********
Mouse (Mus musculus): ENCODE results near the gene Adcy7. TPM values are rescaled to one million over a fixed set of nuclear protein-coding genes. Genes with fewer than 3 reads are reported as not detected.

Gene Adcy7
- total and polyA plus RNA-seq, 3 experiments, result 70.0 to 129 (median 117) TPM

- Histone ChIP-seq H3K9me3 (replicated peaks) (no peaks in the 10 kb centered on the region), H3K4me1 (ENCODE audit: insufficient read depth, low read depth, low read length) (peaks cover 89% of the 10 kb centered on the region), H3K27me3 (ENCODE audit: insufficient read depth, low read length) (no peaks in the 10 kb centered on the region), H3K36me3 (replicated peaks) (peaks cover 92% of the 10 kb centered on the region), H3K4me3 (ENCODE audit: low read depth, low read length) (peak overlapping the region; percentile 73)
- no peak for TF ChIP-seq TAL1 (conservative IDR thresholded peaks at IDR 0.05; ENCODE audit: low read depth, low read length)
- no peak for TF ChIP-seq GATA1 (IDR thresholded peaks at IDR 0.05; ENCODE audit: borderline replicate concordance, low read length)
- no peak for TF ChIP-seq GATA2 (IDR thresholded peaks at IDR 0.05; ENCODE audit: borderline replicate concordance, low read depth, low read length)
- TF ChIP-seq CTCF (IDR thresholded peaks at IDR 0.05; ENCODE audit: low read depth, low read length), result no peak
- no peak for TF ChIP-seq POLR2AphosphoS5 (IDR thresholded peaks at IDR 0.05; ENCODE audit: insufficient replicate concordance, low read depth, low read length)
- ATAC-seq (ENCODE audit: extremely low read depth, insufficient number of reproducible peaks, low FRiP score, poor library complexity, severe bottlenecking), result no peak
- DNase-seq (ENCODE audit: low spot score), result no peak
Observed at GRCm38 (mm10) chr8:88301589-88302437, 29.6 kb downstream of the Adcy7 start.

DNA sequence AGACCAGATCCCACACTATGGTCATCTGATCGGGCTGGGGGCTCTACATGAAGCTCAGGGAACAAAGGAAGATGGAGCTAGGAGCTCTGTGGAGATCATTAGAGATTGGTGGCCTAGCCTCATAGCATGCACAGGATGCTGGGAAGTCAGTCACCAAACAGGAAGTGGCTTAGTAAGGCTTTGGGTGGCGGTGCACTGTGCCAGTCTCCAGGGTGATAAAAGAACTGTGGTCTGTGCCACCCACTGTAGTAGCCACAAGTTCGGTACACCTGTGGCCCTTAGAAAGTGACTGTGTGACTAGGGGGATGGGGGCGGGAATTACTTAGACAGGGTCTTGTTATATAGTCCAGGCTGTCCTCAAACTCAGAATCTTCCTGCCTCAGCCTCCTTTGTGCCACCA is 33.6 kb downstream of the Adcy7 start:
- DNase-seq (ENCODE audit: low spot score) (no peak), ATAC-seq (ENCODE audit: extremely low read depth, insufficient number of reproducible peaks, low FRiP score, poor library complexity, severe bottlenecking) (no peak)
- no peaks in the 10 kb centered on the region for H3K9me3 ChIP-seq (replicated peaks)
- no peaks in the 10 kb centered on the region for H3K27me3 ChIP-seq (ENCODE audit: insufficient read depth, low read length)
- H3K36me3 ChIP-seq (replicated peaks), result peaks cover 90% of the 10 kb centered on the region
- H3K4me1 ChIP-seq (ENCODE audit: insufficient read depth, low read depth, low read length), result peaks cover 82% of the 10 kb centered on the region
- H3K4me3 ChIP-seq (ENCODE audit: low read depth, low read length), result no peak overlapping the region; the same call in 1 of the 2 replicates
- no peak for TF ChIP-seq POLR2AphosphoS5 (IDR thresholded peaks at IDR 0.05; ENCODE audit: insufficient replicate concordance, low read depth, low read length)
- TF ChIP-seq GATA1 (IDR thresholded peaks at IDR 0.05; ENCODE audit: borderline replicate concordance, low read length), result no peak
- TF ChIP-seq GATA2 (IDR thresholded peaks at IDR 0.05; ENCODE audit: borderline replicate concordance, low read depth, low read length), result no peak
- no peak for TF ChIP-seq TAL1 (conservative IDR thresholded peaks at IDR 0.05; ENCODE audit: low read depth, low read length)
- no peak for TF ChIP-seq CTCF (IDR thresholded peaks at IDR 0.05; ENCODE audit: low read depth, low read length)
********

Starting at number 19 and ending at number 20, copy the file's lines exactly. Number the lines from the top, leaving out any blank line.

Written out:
- H3K4me3 ChIP-seq (ENCODE audit: low read depth, low read length), result no peak overlapping the region; the same call in 1 of the 2 replicates
- no peak for TF ChIP-seq POLR2AphosphoS5 (IDR thresholded peaks at IDR 0.05; ENCODE audit: insufficient replicate concordance, low read depth, low read length)